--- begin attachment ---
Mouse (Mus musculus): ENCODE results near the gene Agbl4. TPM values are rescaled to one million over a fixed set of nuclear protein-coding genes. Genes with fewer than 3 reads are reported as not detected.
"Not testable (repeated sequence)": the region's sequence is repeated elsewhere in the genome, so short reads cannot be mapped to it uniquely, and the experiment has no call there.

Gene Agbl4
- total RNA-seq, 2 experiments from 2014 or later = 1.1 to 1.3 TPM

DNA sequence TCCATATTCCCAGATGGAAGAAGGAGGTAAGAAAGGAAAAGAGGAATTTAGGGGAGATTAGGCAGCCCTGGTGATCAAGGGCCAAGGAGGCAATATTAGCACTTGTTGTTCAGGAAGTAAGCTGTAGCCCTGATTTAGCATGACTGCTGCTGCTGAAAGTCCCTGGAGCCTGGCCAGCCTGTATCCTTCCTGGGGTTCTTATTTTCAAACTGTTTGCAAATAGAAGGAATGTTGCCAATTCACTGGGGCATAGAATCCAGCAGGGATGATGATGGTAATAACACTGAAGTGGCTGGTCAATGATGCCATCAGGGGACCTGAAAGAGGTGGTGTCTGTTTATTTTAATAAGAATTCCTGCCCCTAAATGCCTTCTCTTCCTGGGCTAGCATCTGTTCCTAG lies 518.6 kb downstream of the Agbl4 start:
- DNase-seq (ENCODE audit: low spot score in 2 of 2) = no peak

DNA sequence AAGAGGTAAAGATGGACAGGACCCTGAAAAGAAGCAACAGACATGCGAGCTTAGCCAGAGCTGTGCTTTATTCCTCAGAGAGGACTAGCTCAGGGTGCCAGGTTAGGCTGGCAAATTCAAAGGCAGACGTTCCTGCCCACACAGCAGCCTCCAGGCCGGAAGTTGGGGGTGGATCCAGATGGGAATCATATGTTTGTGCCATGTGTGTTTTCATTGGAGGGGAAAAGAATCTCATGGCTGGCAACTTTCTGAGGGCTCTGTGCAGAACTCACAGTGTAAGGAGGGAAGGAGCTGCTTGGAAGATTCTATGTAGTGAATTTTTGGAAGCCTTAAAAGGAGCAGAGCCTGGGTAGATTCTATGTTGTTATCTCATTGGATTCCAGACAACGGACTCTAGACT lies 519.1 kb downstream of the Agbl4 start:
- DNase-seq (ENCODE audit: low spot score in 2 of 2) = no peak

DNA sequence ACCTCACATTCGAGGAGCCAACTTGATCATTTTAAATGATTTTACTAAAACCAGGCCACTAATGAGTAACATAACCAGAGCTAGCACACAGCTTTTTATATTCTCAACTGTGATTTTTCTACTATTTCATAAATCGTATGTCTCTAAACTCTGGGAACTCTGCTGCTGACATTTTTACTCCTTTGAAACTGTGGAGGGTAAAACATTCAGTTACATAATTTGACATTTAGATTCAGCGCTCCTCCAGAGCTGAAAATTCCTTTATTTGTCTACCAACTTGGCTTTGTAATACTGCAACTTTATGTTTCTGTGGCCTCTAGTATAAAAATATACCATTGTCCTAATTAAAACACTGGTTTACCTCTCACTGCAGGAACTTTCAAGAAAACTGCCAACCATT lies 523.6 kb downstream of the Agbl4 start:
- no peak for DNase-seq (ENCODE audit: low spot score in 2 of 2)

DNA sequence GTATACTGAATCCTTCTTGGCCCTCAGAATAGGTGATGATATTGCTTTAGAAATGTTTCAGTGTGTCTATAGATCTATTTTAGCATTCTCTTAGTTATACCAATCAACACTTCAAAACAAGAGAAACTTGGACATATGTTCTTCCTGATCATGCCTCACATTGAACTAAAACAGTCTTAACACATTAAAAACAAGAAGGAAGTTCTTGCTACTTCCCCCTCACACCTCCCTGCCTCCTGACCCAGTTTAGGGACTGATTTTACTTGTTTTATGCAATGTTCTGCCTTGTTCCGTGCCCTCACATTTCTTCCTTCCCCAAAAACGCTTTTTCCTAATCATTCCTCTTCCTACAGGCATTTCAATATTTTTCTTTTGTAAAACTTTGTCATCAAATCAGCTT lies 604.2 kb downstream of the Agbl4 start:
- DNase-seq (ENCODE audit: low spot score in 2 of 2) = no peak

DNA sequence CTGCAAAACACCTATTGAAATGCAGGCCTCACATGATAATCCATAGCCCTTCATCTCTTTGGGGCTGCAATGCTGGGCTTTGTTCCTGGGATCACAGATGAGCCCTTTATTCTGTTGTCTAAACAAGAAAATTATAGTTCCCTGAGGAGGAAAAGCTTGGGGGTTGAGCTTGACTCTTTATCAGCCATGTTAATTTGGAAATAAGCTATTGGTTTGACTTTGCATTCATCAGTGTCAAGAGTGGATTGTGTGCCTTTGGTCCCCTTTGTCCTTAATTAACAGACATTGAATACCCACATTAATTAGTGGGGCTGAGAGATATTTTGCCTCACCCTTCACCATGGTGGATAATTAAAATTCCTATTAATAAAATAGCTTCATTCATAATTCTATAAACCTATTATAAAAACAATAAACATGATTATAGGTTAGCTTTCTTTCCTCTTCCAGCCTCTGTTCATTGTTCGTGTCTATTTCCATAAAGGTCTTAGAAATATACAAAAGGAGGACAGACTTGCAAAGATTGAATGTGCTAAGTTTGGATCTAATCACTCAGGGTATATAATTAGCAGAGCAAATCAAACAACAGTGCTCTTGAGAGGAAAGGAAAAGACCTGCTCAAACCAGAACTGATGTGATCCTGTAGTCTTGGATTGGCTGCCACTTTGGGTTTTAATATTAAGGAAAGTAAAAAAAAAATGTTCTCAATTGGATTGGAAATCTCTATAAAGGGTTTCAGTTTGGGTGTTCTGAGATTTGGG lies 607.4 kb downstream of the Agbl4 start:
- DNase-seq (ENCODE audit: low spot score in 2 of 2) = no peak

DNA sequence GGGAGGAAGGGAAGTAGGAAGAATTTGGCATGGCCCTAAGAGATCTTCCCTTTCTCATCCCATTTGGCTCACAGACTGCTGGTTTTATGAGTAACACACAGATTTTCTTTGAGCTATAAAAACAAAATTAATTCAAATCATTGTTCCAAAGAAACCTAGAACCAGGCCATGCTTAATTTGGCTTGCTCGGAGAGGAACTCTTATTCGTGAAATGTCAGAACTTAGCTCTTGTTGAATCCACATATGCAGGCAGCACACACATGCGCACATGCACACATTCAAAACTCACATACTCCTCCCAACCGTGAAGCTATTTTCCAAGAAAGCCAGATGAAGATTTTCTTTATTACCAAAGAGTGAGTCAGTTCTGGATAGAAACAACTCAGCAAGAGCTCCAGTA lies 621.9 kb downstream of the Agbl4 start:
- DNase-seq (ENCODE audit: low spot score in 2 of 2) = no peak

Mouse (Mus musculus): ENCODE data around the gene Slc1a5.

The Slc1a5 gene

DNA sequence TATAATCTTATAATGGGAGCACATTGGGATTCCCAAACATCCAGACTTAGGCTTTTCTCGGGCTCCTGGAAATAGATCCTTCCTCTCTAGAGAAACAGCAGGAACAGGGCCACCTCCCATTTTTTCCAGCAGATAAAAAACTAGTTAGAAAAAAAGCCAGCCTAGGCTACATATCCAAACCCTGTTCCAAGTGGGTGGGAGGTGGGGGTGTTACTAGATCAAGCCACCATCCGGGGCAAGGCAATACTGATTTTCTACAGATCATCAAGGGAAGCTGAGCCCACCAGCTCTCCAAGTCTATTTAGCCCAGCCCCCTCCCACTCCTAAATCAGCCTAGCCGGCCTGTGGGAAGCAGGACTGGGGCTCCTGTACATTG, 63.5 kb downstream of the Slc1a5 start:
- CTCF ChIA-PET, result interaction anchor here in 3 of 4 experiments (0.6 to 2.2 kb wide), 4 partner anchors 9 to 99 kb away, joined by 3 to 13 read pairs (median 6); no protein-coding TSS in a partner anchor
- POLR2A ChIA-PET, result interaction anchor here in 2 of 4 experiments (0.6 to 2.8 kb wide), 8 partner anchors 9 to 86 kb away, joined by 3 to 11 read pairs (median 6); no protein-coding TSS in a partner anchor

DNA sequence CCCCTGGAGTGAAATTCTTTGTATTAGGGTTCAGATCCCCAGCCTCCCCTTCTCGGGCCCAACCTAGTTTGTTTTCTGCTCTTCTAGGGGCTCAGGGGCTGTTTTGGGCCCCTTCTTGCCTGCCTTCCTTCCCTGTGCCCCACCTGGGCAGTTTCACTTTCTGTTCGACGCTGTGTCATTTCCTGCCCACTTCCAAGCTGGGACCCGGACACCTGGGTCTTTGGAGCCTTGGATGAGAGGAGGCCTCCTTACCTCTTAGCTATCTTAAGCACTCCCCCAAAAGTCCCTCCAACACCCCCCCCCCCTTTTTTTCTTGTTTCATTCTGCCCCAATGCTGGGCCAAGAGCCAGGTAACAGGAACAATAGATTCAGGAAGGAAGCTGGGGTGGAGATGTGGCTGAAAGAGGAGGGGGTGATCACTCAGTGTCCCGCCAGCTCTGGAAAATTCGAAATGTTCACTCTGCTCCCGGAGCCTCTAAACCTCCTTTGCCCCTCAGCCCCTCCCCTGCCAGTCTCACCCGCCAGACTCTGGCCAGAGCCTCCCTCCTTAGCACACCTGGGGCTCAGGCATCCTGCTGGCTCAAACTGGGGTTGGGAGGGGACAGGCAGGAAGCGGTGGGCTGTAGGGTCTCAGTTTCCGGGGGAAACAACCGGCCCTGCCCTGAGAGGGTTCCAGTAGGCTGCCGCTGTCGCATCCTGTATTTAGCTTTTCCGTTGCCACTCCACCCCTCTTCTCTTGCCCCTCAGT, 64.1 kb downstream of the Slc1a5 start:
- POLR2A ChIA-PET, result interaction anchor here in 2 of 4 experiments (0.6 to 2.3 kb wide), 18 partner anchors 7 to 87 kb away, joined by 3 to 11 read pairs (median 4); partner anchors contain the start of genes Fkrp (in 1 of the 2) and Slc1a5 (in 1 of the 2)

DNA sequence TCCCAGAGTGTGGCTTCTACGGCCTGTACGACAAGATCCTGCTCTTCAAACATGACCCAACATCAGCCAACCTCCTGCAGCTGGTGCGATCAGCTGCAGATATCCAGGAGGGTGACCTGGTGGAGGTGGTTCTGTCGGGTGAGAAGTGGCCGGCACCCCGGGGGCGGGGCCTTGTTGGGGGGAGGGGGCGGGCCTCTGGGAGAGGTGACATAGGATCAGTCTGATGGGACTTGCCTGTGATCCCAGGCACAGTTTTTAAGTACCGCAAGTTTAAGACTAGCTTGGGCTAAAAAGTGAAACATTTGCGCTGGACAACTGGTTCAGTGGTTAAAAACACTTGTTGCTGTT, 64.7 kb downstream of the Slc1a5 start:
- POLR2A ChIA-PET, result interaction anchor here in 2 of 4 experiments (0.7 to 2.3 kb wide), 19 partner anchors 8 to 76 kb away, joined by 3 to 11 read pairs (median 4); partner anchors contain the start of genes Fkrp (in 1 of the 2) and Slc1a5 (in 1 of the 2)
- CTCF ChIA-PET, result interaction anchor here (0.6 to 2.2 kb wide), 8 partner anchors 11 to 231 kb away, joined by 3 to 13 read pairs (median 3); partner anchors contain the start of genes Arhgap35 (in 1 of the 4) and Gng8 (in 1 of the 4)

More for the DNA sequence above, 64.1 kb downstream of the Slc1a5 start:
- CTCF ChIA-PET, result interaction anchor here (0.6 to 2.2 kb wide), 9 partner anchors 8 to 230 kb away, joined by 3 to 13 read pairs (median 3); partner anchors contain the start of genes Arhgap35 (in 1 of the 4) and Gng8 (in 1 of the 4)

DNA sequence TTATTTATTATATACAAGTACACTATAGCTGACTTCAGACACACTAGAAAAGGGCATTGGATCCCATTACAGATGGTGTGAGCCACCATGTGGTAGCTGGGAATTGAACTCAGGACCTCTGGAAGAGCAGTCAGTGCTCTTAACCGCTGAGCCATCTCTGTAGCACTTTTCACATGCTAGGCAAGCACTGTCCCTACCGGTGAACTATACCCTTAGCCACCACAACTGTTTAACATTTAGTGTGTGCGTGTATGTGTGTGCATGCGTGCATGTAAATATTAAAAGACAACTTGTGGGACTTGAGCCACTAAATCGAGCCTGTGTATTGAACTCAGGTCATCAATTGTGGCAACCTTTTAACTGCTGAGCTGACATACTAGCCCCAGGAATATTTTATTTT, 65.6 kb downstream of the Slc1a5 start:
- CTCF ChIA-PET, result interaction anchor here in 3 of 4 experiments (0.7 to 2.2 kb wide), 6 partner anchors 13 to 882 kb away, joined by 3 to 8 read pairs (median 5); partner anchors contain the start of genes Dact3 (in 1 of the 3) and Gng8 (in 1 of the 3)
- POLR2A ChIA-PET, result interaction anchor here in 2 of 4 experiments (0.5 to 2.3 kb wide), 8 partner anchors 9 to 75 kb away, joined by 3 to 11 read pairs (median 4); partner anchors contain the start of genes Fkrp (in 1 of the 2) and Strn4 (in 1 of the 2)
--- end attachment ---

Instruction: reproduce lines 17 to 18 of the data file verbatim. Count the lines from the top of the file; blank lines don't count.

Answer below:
Mouse (Mus musculus): ENCODE data around the gene Slc1a5.

The Slc1a5 gene